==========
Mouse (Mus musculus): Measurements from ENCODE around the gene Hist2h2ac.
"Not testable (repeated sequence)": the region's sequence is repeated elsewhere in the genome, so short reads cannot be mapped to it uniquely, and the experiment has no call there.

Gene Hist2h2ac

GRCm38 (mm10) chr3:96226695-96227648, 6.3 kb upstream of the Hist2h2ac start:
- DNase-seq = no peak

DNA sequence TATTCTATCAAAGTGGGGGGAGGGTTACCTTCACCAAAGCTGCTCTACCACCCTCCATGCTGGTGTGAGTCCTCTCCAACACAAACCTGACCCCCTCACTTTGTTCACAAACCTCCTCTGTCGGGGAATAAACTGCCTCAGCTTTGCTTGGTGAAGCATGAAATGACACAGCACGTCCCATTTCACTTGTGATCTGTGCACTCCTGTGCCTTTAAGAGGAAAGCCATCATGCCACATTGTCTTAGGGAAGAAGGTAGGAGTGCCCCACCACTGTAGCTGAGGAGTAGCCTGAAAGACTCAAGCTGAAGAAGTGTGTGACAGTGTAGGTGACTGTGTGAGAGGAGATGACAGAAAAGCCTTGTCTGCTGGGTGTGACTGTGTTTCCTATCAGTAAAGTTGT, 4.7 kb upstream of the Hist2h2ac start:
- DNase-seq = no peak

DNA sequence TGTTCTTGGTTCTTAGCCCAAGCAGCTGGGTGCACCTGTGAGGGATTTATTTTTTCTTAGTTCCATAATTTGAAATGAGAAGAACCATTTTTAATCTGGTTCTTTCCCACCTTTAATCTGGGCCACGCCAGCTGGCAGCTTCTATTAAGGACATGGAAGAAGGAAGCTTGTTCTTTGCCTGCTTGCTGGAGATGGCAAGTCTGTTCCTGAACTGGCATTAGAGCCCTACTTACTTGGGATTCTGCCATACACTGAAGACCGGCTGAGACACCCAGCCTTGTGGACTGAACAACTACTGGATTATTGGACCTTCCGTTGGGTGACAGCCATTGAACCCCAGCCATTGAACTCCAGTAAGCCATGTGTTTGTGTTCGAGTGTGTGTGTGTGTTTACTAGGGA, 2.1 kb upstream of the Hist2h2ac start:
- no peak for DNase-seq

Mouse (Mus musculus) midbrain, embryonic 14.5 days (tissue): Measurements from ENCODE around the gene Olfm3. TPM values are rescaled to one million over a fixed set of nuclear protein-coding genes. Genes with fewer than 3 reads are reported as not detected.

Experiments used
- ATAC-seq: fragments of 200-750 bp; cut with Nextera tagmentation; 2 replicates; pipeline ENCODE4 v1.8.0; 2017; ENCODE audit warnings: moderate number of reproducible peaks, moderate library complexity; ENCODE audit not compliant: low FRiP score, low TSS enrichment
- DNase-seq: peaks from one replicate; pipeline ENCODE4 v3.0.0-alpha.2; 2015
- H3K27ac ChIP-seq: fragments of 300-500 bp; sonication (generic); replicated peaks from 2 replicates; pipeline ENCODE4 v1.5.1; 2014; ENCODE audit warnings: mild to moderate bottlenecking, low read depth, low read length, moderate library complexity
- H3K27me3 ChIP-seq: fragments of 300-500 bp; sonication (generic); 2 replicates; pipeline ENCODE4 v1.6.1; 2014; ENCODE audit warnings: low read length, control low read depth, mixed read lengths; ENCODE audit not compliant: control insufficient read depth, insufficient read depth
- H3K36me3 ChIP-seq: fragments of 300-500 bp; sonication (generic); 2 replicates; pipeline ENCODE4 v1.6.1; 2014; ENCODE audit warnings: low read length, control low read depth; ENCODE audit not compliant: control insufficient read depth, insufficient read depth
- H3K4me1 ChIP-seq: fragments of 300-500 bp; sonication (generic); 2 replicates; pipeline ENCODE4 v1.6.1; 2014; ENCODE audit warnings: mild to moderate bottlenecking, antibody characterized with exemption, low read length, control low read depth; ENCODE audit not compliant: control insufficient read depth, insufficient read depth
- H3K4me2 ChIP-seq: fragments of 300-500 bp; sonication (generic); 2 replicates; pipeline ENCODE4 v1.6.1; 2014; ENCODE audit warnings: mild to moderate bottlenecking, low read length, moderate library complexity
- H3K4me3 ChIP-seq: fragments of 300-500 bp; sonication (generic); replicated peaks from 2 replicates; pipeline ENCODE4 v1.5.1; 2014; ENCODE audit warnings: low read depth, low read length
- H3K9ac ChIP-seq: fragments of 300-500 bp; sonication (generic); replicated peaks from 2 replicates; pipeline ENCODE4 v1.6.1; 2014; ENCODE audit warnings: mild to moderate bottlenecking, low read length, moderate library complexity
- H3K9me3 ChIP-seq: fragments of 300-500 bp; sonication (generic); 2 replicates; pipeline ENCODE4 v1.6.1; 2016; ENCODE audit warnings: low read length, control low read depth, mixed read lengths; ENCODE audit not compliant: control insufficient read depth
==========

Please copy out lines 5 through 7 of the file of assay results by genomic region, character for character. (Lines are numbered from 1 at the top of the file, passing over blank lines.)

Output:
- DNase-seq = no peak

DNA sequence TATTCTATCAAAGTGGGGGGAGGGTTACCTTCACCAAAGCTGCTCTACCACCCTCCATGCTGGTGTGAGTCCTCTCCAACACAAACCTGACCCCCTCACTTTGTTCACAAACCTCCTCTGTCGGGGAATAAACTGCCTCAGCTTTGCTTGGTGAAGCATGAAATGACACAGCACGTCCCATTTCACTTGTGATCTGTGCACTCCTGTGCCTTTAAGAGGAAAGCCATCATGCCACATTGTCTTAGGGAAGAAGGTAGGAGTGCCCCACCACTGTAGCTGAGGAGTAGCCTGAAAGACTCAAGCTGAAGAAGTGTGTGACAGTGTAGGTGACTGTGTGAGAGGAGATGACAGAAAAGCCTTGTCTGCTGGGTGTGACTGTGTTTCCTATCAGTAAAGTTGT, 4.7 kb upstream of the Hist2h2ac start:
- DNase-seq = no peak